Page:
Catching That Perfect Wave, And More With Marisa Vallbona, APR, Fellow PRSA

By Edward M. Bury, APR, MA (aka The PRDude)

Since her “media debut” as a child decades ago, Marisa Vallabona, APR, Fellow PRSA has led an extraordinary life. To start, she speaks four languages! Decades ago Marisa founded CIM Inc PR, an award-winning public relations firm that continues to thrive in today’s challenging communications market.

She’s held national positions with the Public Relations Society of America and served on the Universal Accreditation Board, where we first met. A Californian, she engages in a challenging water sport popularized in the Golden State. And, Marisa battled and beat a foe that has altered society around the world.  Below are Marisa’s responses to questions in this latest PRDude profile of public relations leaders.

Marisa Vallabona, APR, Fellow PRSA

1.  Your website profile states you became enamored with communications as a child following a news story involving you frying an egg on the sidewalk. Can you please elaborate how this developed?

I was 12 years old and it was a super hot day in Houston to the point we could see steam rising from the asphalt. As kids usually do at that age, I was hanging around with my sister and a group of friends from the neighborhood. She had the idea to see if we could fry an egg on the sidewalk. We were surprised to see it actually fried, so we called the local newsrooms to tell them. One of the news stations sent out a crew and I went on camera. I fell in love with news from that moment forward. It was thrilling.

2. CIM Inc PR provides a wide range of services for a wide range of industries. How has client service changed over the years you’ve been in business? What has remained constant?

Service is the hallmark of any successful PR firm. We’ve been in business 30 years (since 1990) and client service has changed dramatically in the sense that so much more is done electronically and clients expect much more availability. The more business gravitates toward texting, email and Zoom, the more I make it a point to meet in person with my clients. I find that personal touch makes a massive difference in our relationship and success. Over the 30 years we’ve been in business, I’ve found that there are unrealistic expectations for delivery and there’s a lot more stress as a result. It’s also frustrating when some start ups think they can do their own PR because they found a do-it-yourself PR kit online; then they come running back asking for help because they realize it’s a lot harder than they thought. They don’t realize that established relationships make a significant difference in outcome. What has remained constant? Expectations of quality, consistency, news coverage, sound and strategic counsel, and creative ideas have remained constant. Key though is that while anyone can start a business in today’s electronic era, they’ll quickly fail if they don’t have solid and sound knowledge of the industry and if they don’t keep up with professional development. And, our industry is evolving so fast that keeping up requires constant effort and discipline.

3. We met way, way back in 2005 through our service on  the Universal Accreditation Board. Does the Accredited in Public Relations (APR) credential hold the same value today?

I do believe the APR holds value because it tests and asserts that the professional who holds Accreditation has the necessary knowledge, skills and abilities for the profession. However, it’s not necessary. I know countless non APR PR professionals who are equally if not more qualified than some APRs. Earning the credential is a matter of personal preference and should be something one strives to achieve for their own mastery and self and career confidence. I did it for that reason and I used the opportunity to raise my consulting rates. It should not be seen or used as a reason to say one professional is better than another because that is simply not true.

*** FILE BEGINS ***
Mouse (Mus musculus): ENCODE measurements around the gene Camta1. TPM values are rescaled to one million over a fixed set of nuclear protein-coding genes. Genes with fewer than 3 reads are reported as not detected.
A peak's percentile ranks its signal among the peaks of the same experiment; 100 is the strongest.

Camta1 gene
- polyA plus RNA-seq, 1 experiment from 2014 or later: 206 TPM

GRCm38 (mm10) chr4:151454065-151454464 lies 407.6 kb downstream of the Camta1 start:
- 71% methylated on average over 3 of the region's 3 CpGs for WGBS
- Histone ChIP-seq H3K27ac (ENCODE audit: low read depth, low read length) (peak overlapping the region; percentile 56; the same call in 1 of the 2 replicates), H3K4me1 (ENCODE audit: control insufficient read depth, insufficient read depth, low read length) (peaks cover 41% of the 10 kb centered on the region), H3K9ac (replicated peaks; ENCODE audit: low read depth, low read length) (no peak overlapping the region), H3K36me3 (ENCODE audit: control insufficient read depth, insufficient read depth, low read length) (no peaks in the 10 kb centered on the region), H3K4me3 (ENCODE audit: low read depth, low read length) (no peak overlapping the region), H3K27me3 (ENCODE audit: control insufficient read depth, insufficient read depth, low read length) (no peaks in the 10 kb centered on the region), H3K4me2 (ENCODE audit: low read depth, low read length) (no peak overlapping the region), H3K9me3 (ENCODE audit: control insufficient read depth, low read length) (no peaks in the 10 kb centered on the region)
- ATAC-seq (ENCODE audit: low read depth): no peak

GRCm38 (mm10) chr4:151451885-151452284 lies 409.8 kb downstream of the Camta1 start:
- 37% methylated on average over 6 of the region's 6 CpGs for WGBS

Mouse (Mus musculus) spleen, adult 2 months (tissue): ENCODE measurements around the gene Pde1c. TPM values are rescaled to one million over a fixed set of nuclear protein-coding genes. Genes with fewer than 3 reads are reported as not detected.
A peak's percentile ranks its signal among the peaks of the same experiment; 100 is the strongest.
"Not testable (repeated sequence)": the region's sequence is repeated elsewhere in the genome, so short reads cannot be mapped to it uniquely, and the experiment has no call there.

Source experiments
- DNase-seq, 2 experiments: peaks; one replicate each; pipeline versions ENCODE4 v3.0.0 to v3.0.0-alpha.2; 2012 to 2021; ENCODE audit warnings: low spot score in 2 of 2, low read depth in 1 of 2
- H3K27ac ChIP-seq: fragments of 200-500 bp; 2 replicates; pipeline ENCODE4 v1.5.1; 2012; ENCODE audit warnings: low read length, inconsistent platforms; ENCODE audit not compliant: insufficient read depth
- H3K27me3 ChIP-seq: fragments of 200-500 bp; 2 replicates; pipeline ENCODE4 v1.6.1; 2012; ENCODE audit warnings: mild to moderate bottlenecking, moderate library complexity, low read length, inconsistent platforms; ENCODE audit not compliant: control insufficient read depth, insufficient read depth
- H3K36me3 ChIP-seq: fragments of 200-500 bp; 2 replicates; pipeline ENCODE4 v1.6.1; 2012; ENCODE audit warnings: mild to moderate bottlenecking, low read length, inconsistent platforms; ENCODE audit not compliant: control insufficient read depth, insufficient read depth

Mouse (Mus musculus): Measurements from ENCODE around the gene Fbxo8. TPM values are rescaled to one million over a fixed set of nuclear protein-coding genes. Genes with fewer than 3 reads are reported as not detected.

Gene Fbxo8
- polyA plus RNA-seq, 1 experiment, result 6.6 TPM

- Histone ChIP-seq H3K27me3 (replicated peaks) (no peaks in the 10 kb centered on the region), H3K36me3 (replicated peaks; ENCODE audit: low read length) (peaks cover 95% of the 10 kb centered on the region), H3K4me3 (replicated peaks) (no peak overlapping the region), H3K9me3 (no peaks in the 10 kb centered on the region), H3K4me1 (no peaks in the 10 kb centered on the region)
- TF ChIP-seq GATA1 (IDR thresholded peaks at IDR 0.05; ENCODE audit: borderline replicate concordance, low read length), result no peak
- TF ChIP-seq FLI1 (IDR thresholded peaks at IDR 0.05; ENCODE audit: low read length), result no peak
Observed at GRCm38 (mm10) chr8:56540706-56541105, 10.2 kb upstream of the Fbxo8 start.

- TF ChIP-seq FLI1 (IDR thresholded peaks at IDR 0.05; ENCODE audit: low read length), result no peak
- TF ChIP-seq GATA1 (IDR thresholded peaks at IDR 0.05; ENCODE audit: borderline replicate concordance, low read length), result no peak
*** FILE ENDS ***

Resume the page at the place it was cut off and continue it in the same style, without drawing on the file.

4. Now, must get to a somewhat serious question. Over the past few weeks, you shared a video and commentary on battling a serious illness. Can you please elaborate and share insight and advice on how you coped?
My doctors diagnosed me with COVID-19 and it was horrible. I’ve never been sicker in my life, struggling with shortness of breath, dry cough and fever for over five weeks. I rarely left my bed and if it had not been for my boyfriend, who stayed by my side the entire time, I don’t know what I would have done. There were two instances where I choked and gasped for air and if it hadn’t been for the inhaler my doctor prescribed me at the onset of my difficulty breathing, I truly believe I would have choked to death. It’s been over 10 weeks and I am now left with Reactive Airway Disease. I just started surfing again a few days ago (with a rescue inhaler in a waterproof fanny pack) and my lungs are shot after an hour of surfing, which is something in the past I never would have thought possible. I used to be a marathon runner, have never smoked a cigarette in my life and rarely ever get sick. This has been a tremendous struggle and continues to haunt me daily. 
5. Okay, let’s conclude on a lighter note. You’re a surfer girl. You live in greater San Diego. What advice can you give a Chicago guy who has aspirations to surf the wilds of Lake Michigan?
Take a surf lesson before you try it and get ready to fall in love with the sport. Your life will never be the same in the best way you could ever imagine. I promise! 
* * *
An aside: Way back in 1982 (or thereabouts), I visited some friends who moved to Southern California. Off on my own, I drove my rental car to LA, then took Highway 1 south, stopping in Newport Beach.  My objective was to surf!  Hey, man, I passed the lifeguard test and was an excellent swimmer.  I could do this.
Well reality took over as I encountered waves higher than the home I lived in and water that was really, really cold. I watched the surfers for a while, then headed south to San Diego.
 

Nineteen Questions Regarding COVID-19

By Edward M. Bury, APR (aka The PRDude)

We all have questions regarding some aspects of life as we know it. In fact, raising an occasional interrogative challenge is part of human nature. And, questions comprise the subject of this post.